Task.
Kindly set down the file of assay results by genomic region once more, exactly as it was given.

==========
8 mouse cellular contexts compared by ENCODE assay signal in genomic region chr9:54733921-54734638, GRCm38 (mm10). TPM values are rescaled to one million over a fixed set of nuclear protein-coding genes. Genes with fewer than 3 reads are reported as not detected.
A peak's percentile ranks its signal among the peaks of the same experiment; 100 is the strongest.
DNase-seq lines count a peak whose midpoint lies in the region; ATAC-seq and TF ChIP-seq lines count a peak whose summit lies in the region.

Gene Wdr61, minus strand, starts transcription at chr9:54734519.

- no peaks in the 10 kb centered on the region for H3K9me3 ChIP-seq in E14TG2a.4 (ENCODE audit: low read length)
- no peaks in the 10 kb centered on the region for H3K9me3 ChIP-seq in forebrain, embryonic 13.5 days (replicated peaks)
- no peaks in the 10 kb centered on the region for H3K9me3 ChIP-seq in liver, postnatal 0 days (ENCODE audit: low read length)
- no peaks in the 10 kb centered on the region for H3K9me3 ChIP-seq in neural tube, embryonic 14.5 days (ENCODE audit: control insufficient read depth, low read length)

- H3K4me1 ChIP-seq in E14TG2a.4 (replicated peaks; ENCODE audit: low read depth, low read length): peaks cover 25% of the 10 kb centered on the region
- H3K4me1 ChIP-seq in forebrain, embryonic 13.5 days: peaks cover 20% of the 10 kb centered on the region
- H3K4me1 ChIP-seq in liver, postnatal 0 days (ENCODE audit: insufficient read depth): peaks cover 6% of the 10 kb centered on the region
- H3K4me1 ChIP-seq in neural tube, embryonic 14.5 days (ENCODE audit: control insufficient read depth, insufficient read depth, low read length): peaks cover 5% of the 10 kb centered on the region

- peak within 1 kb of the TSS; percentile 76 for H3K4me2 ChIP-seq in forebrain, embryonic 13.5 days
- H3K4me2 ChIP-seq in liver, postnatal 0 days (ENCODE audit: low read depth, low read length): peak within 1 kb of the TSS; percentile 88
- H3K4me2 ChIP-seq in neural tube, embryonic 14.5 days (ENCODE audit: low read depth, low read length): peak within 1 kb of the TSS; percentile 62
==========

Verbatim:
8 mouse cellular contexts compared by ENCODE assay signal in genomic region chr9:54733921-54734638, GRCm38 (mm10). TPM values are rescaled to one million over a fixed set of nuclear protein-coding genes. Genes with fewer than 3 reads are reported as not detected.
A peak's percentile ranks its signal among the peaks of the same experiment; 100 is the strongest.
DNase-seq lines count a peak whose midpoint lies in the region; ATAC-seq and TF ChIP-seq lines count a peak whose summit lies in the region.

Gene Wdr61, minus strand, starts transcription at chr9:54734519.

- no peaks in the 10 kb centered on the region for H3K9me3 ChIP-seq in E14TG2a.4 (ENCODE audit: low read length)
- no peaks in the 10 kb centered on the region for H3K9me3 ChIP-seq in forebrain, embryonic 13.5 days (replicated peaks)
- no peaks in the 10 kb centered on the region for H3K9me3 ChIP-seq in liver, postnatal 0 days (ENCODE audit: low read length)
- no peaks in the 10 kb centered on the region for H3K9me3 ChIP-seq in neural tube, embryonic 14.5 days (ENCODE audit: control insufficient read depth, low read length)

- H3K4me1 ChIP-seq in E14TG2a.4 (replicated peaks; ENCODE audit: low read depth, low read length): peaks cover 25% of the 10 kb centered on the region
- H3K4me1 ChIP-seq in forebrain, embryonic 13.5 days: peaks cover 20% of the 10 kb centered on the region
- H3K4me1 ChIP-seq in liver, postnatal 0 days (ENCODE audit: insufficient read depth): peaks cover 6% of the 10 kb centered on the region
- H3K4me1 ChIP-seq in neural tube, embryonic 14.5 days (ENCODE audit: control insufficient read depth, insufficient read depth, low read length): peaks cover 5% of the 10 kb centered on the region

- peak within 1 kb of the TSS; percentile 76 for H3K4me2 ChIP-seq in forebrain, embryonic 13.5 days
- H3K4me2 ChIP-seq in liver, postnatal 0 days (ENCODE audit: low read depth, low read length): peak within 1 kb of the TSS; percentile 88
- H3K4me2 ChIP-seq in neural tube, embryonic 14.5 days (ENCODE audit: low read depth, low read length): peak within 1 kb of the TSS; percentile 62